Chapter 1: Language

Most of our languages do not foster the beauty of the patterns in number: ten, eleven, twelve, thirteen break the repetitive pattern and cause American children to fall behind Chinese children in their ability to count. 

This is in part due to Asian languages using simple ten, ten-one, ten-two, ten-three number names. They only use ten counting words in all to reach 99, whereas American children, and many other western languages, must learn a total of 27 new vocabulary to get to 99. 

These activities display the words used for number in eight languages. 

Recent research finds that speaking Mandarin, compared to speaking English, leads to 56% more young children being able to count to 100 (Miller, Kelly, & Zhou, 2005). 

Though the key difference occurred for the numbers eleven through 20, the fact remains that infants can differentiate syllables and this knowledge should be put to good use (Bijeljac-BabicBertoncini, & Mehler, 1993). 

It is our hope that the use of -ro (roh) for zero and -ven (ven) for seven will decrease the linguistic burden when dealing with numbers. Apparently, every syllable has its cost.

The impact of reusing the words for the single digits has incredible value; when 85% of Chinese students can identify 20 objects, only 45% of U.S. students can do likewise (Miller, Smith, Zhu, & Zhang, 1995). This is attributed solely to the language differences. Our work removes this liability.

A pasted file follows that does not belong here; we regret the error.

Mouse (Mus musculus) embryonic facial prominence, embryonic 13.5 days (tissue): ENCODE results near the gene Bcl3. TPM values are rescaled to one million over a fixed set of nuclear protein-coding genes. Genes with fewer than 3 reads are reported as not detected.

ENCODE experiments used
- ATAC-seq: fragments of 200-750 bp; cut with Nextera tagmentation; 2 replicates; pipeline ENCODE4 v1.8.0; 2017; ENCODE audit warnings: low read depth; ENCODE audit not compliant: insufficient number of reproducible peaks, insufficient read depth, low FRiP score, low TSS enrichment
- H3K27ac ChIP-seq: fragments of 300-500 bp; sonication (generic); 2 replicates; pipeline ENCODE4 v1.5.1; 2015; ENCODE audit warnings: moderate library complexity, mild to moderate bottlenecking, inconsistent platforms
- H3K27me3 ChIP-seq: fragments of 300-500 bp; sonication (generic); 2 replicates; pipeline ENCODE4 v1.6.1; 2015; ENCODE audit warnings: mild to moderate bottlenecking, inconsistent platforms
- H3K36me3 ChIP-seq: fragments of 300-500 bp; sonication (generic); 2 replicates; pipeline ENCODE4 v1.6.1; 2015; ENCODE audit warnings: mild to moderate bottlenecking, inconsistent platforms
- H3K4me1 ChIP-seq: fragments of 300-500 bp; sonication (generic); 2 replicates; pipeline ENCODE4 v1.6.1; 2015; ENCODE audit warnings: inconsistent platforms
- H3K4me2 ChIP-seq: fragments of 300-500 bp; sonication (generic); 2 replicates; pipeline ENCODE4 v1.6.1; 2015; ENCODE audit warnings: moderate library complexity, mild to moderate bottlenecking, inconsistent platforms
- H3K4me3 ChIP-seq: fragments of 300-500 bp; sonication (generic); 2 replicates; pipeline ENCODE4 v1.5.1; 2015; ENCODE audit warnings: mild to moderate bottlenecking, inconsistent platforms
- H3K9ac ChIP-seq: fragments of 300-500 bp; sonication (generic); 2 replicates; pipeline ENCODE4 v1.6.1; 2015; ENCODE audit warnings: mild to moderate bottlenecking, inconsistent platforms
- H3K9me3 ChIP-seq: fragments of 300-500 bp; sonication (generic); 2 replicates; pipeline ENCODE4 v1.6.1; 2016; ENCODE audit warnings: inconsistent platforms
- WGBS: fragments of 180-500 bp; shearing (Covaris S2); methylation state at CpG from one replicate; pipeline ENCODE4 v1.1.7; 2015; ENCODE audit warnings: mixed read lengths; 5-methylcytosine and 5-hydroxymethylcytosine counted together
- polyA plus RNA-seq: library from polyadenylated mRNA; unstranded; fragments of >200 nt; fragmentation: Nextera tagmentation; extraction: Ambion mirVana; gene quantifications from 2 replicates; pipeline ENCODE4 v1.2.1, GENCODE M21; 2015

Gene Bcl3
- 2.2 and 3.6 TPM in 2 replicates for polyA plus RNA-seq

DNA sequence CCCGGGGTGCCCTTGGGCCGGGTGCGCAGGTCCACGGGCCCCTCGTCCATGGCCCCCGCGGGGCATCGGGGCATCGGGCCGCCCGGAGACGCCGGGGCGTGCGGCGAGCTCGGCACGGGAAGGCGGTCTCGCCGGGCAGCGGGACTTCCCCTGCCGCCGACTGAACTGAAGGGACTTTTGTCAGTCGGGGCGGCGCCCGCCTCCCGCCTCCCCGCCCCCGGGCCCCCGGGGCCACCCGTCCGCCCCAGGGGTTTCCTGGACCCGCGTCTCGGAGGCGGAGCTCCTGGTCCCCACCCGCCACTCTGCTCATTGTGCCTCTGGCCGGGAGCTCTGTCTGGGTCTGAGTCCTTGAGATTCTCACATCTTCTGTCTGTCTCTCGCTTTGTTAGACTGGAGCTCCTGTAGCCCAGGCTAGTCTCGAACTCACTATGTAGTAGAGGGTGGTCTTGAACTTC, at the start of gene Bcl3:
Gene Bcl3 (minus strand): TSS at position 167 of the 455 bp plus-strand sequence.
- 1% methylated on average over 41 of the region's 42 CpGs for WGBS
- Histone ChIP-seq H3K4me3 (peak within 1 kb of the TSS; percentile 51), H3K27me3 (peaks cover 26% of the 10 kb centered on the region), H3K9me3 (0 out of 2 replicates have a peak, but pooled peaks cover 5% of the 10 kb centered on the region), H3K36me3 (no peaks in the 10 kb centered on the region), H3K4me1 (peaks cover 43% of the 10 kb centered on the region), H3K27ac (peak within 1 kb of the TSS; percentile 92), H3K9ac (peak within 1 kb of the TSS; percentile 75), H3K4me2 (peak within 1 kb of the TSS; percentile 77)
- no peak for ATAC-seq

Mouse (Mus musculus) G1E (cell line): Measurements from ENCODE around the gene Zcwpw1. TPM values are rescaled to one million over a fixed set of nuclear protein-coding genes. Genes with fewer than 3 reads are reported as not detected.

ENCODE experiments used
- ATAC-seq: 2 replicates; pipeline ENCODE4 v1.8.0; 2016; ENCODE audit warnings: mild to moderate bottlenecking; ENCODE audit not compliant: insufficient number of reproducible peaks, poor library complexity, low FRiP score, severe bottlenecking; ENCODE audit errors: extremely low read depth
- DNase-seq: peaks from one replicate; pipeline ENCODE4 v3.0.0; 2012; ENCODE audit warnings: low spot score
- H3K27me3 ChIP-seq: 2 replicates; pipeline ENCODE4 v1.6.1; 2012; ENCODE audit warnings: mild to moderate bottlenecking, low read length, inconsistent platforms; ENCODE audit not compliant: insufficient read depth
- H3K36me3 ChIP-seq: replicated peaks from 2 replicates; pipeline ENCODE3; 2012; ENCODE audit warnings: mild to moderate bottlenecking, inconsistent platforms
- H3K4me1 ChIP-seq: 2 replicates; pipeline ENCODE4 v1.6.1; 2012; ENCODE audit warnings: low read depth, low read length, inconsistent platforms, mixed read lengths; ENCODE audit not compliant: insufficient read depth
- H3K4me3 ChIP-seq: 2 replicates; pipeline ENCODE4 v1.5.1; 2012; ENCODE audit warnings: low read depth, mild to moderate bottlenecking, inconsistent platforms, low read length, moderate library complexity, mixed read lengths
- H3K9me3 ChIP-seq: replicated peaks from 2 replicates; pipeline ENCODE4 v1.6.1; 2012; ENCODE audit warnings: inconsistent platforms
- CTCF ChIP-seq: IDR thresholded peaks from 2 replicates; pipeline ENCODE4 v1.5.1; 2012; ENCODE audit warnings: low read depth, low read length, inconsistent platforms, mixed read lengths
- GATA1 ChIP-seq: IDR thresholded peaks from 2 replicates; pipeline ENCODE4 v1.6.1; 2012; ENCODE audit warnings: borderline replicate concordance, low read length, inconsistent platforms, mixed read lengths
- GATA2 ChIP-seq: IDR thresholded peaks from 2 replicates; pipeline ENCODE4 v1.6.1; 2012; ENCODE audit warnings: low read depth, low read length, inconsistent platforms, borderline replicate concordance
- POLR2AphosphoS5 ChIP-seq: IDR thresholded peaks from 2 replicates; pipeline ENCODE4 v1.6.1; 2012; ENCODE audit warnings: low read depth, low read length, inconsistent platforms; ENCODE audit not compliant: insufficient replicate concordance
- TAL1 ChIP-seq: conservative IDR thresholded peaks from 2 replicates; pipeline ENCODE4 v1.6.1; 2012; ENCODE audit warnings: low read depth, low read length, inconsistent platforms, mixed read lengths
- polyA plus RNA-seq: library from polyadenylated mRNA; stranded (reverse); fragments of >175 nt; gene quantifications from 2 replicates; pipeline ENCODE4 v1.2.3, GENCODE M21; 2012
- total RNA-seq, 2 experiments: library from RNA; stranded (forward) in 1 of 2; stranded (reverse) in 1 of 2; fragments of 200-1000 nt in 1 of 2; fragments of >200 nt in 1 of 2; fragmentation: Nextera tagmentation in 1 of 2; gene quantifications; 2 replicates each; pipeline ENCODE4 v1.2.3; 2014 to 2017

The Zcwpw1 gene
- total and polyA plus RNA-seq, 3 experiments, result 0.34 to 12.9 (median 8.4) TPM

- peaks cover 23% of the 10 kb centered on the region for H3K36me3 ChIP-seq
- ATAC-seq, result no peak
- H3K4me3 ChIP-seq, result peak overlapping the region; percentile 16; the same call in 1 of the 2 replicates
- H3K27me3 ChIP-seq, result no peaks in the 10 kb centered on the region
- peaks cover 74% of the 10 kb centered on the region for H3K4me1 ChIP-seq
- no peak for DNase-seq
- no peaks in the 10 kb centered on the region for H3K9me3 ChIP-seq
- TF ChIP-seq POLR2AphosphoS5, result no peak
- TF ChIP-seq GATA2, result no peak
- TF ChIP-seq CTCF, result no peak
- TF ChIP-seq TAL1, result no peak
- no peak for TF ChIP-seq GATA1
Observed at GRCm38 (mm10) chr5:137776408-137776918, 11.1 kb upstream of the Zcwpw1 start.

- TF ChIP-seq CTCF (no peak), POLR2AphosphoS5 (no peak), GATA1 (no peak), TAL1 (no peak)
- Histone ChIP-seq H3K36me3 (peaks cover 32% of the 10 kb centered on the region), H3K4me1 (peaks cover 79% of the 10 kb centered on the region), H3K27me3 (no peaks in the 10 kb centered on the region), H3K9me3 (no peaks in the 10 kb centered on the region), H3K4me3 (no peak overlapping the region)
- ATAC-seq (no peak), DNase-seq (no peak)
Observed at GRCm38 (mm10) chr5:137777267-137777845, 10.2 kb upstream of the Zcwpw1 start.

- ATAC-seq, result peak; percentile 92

Our suggestion for elementary students is to introduce a specific counting language in addition to our conversational speech that would enhance number comprehension. 

Since humans can quickly recognize the number of syllables, each digit should only be one syllable. If you were to hear a number spoken and it had four syllables then it would be a four-digit number. 

Instead, we currently have a four-syllable word in 27 and yet it is smaller than many two-syllable numbers like 90.

Examining a calculator, phone, remote, or keypad of any kind you will notice that there are only ten digits used to represent the numbers, 0 through 9.